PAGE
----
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Hockey player with roots in the Burin Peninsula playing with Humboldt Broncos

Michael Clarke is looking forward to a successful season with the Humboldt Broncos.
Michael Clarke is looking forward to a successful season with the Humboldt Broncos. - Contributed

Michael Clarke says team had mixed emotions going into 2018-19 season

TERRENCEVILLE, N.L.

Michael Clarke, a hockey player in the Saskatchewan Junior Hockey League with ties to the Burin Peninsula, said he cannot describe the feeling being present for a tribute to the players and staff of the Humboldt Broncos who lost their lives on April 6, when a transport truck collided with a charter bus the team was travelling on, killing 16 people and leaving 13 injured.

“It was very emotional and hard to put into words,” said Clarke, who joined the Humboldt Broncos this season.
“So many people were affected and to see the names of former Broncos that are no longer with us was very hard to see. However, it gives me something to play for and represent this year and I will try to do that the best I can.”

Clarke was born in Alberta, but got his start on the ice while still living on the Burin Peninsula.

“My entire family is from back east,” he explained. “I grew up ‘til I was about six in Terrenceville…I spent quite a bit of time there.”

He added that he doesn’t often get a chance to return to the area but hopes to get back this summer.

Clarke told The Southern Gazette Oct 5 that before getting traded to the Broncos, he played two years non-consecutively with the Calgary Canucks.

“I think it was probably three weeks into June that I found out from our coach there in Calgary that he had moved me,” he explained.

He also played two years with the Grand Prairie Storm before returning last season for his final year as a Canunk.

The 5’11” centre said he was excited to make the move to Humboldt.

“It’s pretty cool, there’s not really a better spot (that) I’d want to finish my junior career, with what happened — being able to come here and help the community—help the guys that were here last year and the new guys that come in, to help guide them through,” he said. “It’s going to be a good year but a sad year…”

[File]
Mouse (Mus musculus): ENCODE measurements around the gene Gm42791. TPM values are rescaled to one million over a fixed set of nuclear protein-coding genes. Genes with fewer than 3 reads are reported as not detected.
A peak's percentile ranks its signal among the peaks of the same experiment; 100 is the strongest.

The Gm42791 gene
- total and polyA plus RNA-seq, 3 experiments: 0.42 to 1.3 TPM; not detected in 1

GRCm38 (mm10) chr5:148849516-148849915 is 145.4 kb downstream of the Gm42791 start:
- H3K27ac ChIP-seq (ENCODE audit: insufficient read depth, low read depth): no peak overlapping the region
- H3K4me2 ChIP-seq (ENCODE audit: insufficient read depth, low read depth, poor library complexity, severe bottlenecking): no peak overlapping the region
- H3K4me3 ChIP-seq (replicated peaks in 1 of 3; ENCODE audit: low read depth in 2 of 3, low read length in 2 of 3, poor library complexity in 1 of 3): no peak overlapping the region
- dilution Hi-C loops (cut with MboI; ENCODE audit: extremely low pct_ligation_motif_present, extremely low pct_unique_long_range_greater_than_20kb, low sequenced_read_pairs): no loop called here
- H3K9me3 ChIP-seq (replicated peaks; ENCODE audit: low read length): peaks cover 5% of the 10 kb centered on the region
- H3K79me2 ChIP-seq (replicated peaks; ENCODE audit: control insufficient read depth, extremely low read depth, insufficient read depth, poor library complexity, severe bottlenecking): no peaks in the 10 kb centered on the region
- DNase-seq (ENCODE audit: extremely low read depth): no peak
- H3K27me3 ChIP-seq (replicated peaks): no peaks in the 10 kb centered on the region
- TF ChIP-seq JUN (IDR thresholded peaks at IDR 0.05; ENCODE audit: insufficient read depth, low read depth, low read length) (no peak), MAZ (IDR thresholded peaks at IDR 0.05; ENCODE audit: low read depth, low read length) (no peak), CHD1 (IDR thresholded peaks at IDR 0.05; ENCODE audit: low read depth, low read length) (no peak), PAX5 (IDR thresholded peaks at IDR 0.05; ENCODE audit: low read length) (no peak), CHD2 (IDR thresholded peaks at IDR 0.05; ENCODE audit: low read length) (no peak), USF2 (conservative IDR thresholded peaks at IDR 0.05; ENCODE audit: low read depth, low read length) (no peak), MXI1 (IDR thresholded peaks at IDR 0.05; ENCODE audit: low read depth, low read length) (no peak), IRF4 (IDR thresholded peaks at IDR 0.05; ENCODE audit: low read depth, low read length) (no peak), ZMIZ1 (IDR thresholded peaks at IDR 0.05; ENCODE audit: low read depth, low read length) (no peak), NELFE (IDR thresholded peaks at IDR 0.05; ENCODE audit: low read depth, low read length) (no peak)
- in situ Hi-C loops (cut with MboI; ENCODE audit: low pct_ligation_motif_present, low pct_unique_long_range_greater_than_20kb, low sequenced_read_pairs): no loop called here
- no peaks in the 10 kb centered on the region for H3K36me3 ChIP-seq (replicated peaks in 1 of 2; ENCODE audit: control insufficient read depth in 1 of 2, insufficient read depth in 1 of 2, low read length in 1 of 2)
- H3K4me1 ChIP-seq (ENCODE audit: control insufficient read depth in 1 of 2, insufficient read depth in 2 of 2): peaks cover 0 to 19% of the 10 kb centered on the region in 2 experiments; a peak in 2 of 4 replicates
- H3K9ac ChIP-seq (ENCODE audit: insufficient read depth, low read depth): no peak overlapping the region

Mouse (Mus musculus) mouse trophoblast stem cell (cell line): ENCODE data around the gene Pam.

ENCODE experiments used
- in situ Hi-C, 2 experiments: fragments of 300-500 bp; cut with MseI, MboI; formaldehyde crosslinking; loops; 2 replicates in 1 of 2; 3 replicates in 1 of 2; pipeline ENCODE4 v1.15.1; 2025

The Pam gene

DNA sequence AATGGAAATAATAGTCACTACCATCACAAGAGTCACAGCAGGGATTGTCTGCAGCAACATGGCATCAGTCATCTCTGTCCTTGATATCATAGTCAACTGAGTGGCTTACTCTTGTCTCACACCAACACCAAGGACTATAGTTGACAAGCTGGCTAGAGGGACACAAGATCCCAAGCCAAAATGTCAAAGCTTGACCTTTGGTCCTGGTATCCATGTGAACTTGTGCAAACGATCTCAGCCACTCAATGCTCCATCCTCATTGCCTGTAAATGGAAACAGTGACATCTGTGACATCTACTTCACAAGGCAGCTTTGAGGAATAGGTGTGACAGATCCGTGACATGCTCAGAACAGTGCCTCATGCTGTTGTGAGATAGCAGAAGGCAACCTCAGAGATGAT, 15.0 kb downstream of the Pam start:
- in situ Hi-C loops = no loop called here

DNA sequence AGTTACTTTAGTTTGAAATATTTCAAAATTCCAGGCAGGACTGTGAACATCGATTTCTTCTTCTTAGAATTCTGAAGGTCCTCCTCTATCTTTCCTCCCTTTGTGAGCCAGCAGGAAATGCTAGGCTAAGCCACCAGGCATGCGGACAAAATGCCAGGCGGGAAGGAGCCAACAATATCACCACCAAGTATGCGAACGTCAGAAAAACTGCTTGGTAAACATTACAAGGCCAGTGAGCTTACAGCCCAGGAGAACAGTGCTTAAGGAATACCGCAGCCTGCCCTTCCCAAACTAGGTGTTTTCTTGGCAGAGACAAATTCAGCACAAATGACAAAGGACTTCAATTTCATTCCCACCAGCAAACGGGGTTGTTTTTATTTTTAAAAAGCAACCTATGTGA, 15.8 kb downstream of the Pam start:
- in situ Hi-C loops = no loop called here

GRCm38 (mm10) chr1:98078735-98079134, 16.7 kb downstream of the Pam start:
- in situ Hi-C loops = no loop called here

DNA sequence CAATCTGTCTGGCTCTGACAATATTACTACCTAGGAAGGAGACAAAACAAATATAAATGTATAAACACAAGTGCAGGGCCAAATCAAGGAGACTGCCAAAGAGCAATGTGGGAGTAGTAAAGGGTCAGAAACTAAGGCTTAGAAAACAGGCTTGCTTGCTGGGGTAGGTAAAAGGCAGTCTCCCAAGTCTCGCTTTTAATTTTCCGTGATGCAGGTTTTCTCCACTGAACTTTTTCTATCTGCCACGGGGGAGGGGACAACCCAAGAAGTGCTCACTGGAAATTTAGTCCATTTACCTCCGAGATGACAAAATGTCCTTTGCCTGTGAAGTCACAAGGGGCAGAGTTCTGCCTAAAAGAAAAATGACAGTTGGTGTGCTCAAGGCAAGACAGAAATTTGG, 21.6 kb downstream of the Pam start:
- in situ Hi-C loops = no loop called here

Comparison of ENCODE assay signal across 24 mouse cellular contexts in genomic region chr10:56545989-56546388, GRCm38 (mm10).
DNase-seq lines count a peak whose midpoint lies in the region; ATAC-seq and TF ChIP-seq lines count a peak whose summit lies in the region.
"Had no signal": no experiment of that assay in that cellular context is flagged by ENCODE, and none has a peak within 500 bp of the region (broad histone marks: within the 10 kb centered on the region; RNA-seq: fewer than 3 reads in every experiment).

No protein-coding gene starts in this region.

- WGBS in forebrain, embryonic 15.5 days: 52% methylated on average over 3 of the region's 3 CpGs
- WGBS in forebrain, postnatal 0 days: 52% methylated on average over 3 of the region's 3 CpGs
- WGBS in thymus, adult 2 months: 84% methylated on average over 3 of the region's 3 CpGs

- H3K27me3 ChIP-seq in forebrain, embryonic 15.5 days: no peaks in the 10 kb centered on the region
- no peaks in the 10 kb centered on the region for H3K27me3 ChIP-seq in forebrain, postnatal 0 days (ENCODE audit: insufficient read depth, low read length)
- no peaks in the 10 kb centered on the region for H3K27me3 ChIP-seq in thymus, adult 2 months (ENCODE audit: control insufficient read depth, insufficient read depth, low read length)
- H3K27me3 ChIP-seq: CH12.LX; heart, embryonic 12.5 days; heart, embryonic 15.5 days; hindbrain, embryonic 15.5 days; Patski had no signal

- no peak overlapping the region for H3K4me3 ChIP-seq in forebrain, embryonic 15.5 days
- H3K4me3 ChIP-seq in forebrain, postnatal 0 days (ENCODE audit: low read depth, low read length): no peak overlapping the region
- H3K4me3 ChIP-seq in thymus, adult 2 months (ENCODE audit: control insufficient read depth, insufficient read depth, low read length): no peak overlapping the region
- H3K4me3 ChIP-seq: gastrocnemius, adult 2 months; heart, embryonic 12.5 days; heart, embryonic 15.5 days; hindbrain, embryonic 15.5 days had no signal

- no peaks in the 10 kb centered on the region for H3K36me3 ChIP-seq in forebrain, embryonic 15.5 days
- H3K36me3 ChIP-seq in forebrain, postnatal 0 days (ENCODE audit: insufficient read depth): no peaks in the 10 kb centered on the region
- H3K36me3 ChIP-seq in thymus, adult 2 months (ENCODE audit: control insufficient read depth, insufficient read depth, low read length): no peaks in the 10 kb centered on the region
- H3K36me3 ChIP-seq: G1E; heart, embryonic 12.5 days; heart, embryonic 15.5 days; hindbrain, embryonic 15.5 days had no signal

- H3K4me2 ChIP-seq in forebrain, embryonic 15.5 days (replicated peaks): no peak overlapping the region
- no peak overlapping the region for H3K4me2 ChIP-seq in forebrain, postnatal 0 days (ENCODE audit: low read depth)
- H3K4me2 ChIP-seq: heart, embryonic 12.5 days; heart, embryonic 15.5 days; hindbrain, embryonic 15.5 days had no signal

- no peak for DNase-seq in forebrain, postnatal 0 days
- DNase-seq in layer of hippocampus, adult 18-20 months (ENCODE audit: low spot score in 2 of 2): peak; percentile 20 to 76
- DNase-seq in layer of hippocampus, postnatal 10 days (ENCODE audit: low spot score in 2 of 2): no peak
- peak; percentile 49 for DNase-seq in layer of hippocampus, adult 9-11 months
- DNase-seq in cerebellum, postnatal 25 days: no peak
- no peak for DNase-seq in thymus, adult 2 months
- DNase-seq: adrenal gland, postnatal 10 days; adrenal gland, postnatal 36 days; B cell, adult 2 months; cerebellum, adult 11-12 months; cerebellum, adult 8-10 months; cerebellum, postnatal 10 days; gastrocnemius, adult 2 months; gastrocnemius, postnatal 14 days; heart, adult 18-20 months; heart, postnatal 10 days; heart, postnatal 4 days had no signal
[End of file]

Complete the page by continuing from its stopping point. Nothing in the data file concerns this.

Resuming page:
Clarke said so far, the team has been playing really well.

“It was supposed to be more of a rebuild year but we got off to a good start here, we’re second in the league right now…so it’s definitely not a rebuild like we thought it would be,” he said. “We surpassed a lot of expectations out of the gate here and we’re looking to keep doing it.”

He added that going into the season there were a lot of mixed emotions throughout the team. The team tries to keep it light in there dressing room.

“We’re a team of brothers, so we help each other out as much as we can, but for the most part we come in pretty positive every day and try to do the best that we can,” he said.

Clarke said so far, he is happy with his play.

“I got off to a bit of a slower start than I had wanted to, but I picked it up during the last few games and I want to keep building on that.”

He added he hopes to work himself up in the stats and build on his defensive game.

Clarke, who is considering becoming a veterinarian, said that he hopes to carry on into college hockey following the completion of his junior year.

“I have a few options—I haven’t really decided on what I exactly on what I wanted to do yet,” he said.

Colin.farrell@southerngazette.ca

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